10 Ways to Get Along with Dysfunctional Family

10 Ways to Get Along with Dysfunctional Family
Do you dread the holiday season because you have to spend time with family members who embarrass you and spark confrontation? You are not alone. While this fact does not present much comfort, you might be happy to learn that some people actually possess the knowledge to sail right through Thanksgiving to Christmas and have fun.

If your past is always present, you haven’t worked through your relationship issues. While you are wondering, “Is it me, or is it them?” here is an arsenal of strategies which are quickly learned and surprisingly easy to implement. In fact, these foolproof relationship builders can help you throughout the year with colleagues, clients and friends.

10 ways to build bridges rather than blow ups:
  • Don’t actualize your own negative prophecy like you are gunning for a particular family member, subconsciously pushing their button, so that he or she can annoy you. Don’t look for subtle ways to bring out their worst, so that you can say, “See, I knew it!” Bring your good feelings with you.
  • Don’t let idealisms of family gatherings mess around with your reality. If you are expecting the perfect family celebration, think Bill Cosby! The notion of perfection will inevitably rob you of reality-based, simple and basic pleasure.
  • Preempt a verbal strike with a compliment. Who doesn’t love a compliment? Change the energy without taking the low road to belittle their comments or suggestions.
  • Don’t get verbally ambushed. Prepare witty, cute or factual responses to the typical critical remarks.
  • Keep your stress levels balanced before you open the door. This means eating a little beforehand; exercising to squeeze out any anger, resentment or animosity; meditating or taking a walk outdoors to restore your natural rhythm. Stay centered.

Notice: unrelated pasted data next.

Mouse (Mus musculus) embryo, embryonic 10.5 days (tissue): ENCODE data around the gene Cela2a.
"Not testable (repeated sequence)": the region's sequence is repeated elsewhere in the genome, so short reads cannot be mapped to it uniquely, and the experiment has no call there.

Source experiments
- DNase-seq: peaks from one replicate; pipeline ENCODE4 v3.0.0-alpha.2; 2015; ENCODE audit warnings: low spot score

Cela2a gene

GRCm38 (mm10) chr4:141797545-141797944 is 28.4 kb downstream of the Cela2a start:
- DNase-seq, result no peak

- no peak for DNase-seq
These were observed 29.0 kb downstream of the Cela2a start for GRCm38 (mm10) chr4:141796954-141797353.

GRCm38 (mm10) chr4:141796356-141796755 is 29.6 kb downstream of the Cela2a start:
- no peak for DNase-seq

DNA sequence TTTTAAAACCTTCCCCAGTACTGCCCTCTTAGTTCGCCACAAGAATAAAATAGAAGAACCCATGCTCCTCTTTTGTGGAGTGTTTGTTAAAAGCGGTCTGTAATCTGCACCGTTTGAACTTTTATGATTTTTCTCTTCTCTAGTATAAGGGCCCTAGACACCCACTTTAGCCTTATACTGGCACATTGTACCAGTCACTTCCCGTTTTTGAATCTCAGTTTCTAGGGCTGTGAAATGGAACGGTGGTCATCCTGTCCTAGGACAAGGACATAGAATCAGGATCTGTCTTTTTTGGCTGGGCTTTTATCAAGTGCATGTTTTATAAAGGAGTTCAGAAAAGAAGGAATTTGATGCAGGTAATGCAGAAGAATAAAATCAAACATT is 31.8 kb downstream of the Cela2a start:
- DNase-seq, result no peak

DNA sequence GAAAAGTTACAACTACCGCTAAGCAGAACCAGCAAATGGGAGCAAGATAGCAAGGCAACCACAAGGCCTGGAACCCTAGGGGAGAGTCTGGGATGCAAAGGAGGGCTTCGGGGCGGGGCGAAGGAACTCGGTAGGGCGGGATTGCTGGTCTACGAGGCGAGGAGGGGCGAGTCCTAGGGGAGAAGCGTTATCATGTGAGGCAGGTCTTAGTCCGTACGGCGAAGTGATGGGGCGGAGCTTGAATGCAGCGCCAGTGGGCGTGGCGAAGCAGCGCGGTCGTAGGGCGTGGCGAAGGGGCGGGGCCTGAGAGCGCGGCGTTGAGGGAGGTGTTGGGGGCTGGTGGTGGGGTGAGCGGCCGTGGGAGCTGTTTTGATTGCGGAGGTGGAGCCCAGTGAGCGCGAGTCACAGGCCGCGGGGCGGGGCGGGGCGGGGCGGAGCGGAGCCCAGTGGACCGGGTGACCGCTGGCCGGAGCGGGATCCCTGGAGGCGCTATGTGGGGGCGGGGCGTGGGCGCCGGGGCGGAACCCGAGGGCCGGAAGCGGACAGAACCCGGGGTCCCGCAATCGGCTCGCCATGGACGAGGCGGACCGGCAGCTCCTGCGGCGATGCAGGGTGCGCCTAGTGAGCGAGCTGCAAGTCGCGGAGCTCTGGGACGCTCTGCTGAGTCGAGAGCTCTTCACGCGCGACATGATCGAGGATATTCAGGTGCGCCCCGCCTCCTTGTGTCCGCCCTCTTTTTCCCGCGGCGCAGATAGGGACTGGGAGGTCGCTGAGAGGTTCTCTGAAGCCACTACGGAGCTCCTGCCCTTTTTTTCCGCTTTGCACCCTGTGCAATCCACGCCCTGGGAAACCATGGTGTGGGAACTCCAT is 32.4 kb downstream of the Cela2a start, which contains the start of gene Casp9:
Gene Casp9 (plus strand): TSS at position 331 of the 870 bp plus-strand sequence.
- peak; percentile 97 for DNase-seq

• Why try to understand the nature of their reality when it is more productive to create the nature of reality. Skew your perception to the positive.
  • Fortify your self-concept. Create a one-line description of what you are doing now as though you were preparing for an interview.
  • Don’t fall into the trap of judging them based on the assumption that they should be like you.
  • Shore up your conversation weaknesses. This means if you talk too much, make a point of being quieter and listen better. If you don’t talk enough, practice conversation starters.
  • Lean in as opposed to pulling away, open your heart as opposed to blocking it and look into their eyes to focus on them during a conversation.

For more information on managing your stress and reclaiming your life read my book, Addicted to Stress: A Woman's 7 Step Program to Reclaim Joy and Spontaneity in Life. To listen to archived radio shows with guest experts visit Turn On Your Inner Light Radio Show







RSS
Related Articles
Editor's Picks Articles
Top Ten Articles
Previous Features
Site Map





Content copyright © 2018 by Debbie Mandel. All rights reserved.
This content was written by Debbie Mandel. If you wish to use this content in any manner, you need written permission. Contact Debbie Mandel for details.